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On episode 14 of The Insiders Podcast, hosts Richard Lane and Simon Hazeldine celebrate a milestone, welcoming two guests: sales and marketing duo Nick McClelland (Chief Growth Officer) and Aine Bryn (Chief Marketing Officer) from Mercer UK.
Nick has 16+ years of experience in sales, and his career has seen him working for companies like JLT and Thomsons Online Benefits. Aine has a strong background in both sales and marketing spanning over 30 years, and has worked for household names such as PwC and Haymarket Media Group.
Both Nick and Aine have occupied leadership roles. The pair offer their expertise about the constant relay race that exists between sales and marketing, and the key ingredient that will keep the two in alignment: curiosity.
Nick and Aine liken sales and marketing to a relay race in which the ‘baton’ should be passed back and forth. Nick highlights the importance of being in constant conversation with one another, and starting every client journey by being in the same room to identify the customer’s needs and then ‘feeding back’ to one another throughout the entire process:
“In business, there are a lot of projects and initiatives that go on and suddenly just stop one day and I think a lot of that is because the conversation stops. The baton doesn’t get passed back, so then there is no learning. It should be a constant cycle of conversation that we don’t just stop because we forget to have a meeting with consultants, or the consultants don’t want to interact with marketing again. We keep going until it’s exhausted.”
Marketo backs up Nick’s point, reporting that the key to long-term success is creating shared goals and KPIs, as well as coordinated reporting and campaigns.
Aine is very much in agreement with Nick and makes the point that marketing and sales are two sides of the same coin and are the most powerful when working together.
Aine argues that being curious is an integral part of keeping sales and marketing aligned, especially when it comes to data. The two functions should be inquisitive about one another, and always be asking the following questions: What is or isn’t working? Why? Is the client engaged? If not, why haven’t they engaged? She also vouches for documenting everything:
“If we do an email campaign or consultants are having conversations, we track everything and use that information. At the moment, we are in this data age, and this is where we need to relay [the data] back and forth – that is the feedback loop… Data without interpretation and analysis is just a number, it means nothing.”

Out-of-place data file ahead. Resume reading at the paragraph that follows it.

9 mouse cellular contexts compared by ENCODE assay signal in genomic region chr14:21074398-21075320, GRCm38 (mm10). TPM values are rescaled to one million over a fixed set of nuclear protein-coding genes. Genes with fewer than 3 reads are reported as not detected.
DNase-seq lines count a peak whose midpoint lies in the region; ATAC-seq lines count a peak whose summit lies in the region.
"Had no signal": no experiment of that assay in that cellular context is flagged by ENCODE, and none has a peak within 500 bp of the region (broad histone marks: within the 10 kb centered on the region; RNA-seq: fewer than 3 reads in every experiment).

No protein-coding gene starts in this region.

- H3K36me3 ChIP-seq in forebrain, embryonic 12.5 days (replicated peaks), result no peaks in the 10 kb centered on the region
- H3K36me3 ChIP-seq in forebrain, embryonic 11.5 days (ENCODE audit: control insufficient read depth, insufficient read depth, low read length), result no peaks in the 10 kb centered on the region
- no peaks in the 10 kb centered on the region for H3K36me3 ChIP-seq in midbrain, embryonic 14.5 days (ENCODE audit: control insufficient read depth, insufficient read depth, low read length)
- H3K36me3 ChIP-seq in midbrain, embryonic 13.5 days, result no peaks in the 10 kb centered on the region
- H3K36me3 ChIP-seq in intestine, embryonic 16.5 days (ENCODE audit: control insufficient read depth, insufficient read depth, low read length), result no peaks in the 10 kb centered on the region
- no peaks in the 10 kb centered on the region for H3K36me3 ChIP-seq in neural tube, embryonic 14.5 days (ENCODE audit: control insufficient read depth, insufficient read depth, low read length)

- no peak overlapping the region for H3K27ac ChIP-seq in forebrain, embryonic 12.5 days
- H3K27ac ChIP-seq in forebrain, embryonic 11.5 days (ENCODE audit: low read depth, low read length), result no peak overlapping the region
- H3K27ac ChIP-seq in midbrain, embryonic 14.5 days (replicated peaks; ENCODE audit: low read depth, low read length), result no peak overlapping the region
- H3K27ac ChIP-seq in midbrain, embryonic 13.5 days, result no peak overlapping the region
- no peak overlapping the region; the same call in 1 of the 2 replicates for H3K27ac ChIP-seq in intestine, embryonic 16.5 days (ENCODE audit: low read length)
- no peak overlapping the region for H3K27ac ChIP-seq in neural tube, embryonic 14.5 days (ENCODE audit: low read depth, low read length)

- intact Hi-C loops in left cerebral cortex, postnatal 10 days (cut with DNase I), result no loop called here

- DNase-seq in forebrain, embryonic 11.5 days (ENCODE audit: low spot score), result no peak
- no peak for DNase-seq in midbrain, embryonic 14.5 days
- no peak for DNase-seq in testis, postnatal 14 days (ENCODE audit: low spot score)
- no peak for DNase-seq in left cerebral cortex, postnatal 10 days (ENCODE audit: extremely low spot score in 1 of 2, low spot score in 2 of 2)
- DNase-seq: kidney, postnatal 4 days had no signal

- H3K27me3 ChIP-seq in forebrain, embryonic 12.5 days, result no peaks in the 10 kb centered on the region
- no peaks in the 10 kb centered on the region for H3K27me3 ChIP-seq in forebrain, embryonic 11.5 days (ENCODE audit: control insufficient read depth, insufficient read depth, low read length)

This culture of curiosity should also be applied to your sales and marketing teams. Nick and Aine highlight the importance of coaching your teams to have the confidence to ask questions they may not know the answers to. Nick commented:
“In our personal lives, we’re naturally inquisitive; we have conversations over the dinner table, or with friendship groups at the pub, but in business we clam up… Good people managers become good coaches, and they coach individuals to have the confidence to have those uncomfortable conversations.”
When it comes to the client, curiosity from both you and them can drive growth. By asking the right questions, you can uncover new pains and challenges that your client may not have even considered before. The ‘relay race’ then starts again when a client solves an issue and identifies a new one, or they become aware of a service they didn’t know you offered:
“Then it opens up a whole world of conversation with the client that either didn’t know we could help with because they only buy certain things from us, and they go: ‘Actually, I didn’t realise you had that service – tell me more… We’re trying to solve problems and make people successful, so that’s a continuous conversation that nobody wants to stop.” – Aine
Nick said that marketing teams who have a genuine curiosity about sales are the key to a harmonious partnership:
“There is a genuine curiosity from our marketing teams that I haven’t seen before. A genuine interest in the market trends that are affecting our clients, and our clients are radically affected by everything going on in the world right now. So, we’re in a good position to solve lots of problems and engage with clients from that topic. But sometimes, I think marketing functions can be quite reactive, can be just fire and forget a little bit. There’s a genuine curiosity from our marketing team on what is happening, and that’s the other key part.”
Listen to The Insiders podcast for more insights into the world of business-to-business sales and marketing.